The hyperbilirubinemic Gunn rat is resistant to the pressor effects of angiotensin II

Axel Pflueger, Anthony J. Croatt, Timothy E. Peterson, Leslie A. Smith, Livius V. D'Uscio, Zvonimir S. Katusic, Karl A. Nath

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73 Scopus citations


ANG II induces vasoconstriction, at least in part, by stimulating NADPH oxidase and generating reactive oxygen species. ANG II also induces heme oxygenase activity, and bilirubin, a product of such activity, possesses antioxidant properties. We hypothesized that bilirubin, because of its antioxidant properties, may reduce the pressor and prooxidant effects of ANG II. Our in vivo studies used the hyperbilirubinemic Gunn rat which is deficient in the enzyme uridine diphosphate glucuronosyl transferase, the latter enabling the excretion of bilirubin into bile. ANG II (0.5 mg·kg -1·day-1) or saline vehicle was administered by osmotic minipump to control and Gunn rats for 4 wk. The rise in systolic blood pressure induced by ANG II, as observed in control rats, was markedly reduced in Gunn rats, the latter ∼50% less at 3 and 4 wk after the initiation of ANG II infusion. The chronic administration of ANG II also impaired endothelium-dependent relaxation responses in control rats but not in Gunn rats. As assessed by the tetrahydrobiopterin/dihydrobiopterin ratio, ANG II induced oxidative stress in the aorta in control rats but not in Gunn rats. Heightened generation of superoxide anion in aortic rings in ANG II-infused rats and by vascular smooth muscle cells exposed to ANG II was normalized by bilirubin in vitro. We conclude that the pressor and prooxidant effects of ANG II are attenuated in the hyperbilirubinemic Gunn rat, an effect which, we speculate, may reflect, at least in part, the scavenging of superoxide anion by bilirubin.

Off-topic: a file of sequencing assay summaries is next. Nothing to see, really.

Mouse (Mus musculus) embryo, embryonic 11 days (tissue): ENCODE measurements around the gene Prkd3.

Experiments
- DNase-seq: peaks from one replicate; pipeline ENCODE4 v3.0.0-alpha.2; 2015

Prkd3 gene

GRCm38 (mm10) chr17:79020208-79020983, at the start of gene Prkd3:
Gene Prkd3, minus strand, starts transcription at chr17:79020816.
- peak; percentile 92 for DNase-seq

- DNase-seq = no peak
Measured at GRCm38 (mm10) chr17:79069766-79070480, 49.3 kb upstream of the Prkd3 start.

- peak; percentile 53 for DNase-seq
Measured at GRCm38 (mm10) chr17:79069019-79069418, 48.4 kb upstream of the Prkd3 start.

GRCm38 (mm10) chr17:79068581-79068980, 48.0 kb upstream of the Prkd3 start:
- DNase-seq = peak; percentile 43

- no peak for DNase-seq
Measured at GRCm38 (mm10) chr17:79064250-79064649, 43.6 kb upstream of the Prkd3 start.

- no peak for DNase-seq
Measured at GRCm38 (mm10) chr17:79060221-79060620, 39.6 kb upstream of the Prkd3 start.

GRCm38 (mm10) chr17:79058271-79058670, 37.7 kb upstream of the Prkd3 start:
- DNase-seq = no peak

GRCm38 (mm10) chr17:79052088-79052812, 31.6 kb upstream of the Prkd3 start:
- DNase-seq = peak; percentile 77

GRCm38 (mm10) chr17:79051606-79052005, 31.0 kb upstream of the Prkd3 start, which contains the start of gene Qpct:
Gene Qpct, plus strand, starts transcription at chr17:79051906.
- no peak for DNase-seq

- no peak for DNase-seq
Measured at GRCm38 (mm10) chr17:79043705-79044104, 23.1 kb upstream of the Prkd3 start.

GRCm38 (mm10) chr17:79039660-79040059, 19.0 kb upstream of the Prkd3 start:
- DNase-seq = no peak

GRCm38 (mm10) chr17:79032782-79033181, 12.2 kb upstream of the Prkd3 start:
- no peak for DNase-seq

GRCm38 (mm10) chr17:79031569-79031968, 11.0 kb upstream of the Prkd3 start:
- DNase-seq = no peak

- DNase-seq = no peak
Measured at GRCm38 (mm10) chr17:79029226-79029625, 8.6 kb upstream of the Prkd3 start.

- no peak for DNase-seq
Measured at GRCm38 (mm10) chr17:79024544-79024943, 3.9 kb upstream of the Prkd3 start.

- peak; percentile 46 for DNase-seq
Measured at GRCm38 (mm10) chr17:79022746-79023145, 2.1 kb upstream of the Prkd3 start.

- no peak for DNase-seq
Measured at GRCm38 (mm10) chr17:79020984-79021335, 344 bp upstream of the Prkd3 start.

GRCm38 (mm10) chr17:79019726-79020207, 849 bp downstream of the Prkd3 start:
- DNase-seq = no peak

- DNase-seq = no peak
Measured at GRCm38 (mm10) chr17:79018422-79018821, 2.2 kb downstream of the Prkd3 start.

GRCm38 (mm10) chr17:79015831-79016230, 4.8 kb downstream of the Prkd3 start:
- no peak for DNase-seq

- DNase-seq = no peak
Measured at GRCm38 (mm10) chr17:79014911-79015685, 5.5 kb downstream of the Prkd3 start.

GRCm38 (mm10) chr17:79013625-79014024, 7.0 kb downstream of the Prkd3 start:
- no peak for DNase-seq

Original languageEnglish (US)
Pages (from-to)F552-F558
JournalAmerican Journal of Physiology - Renal Physiology
Issue number3 57-3
StatePublished - Mar 1 2005



  • Endothelial function
  • Heme oxygenase
  • Nadph oxidase
  • Nitric oxide

ASJC Scopus subject areas

  • Physiology
  • Urology

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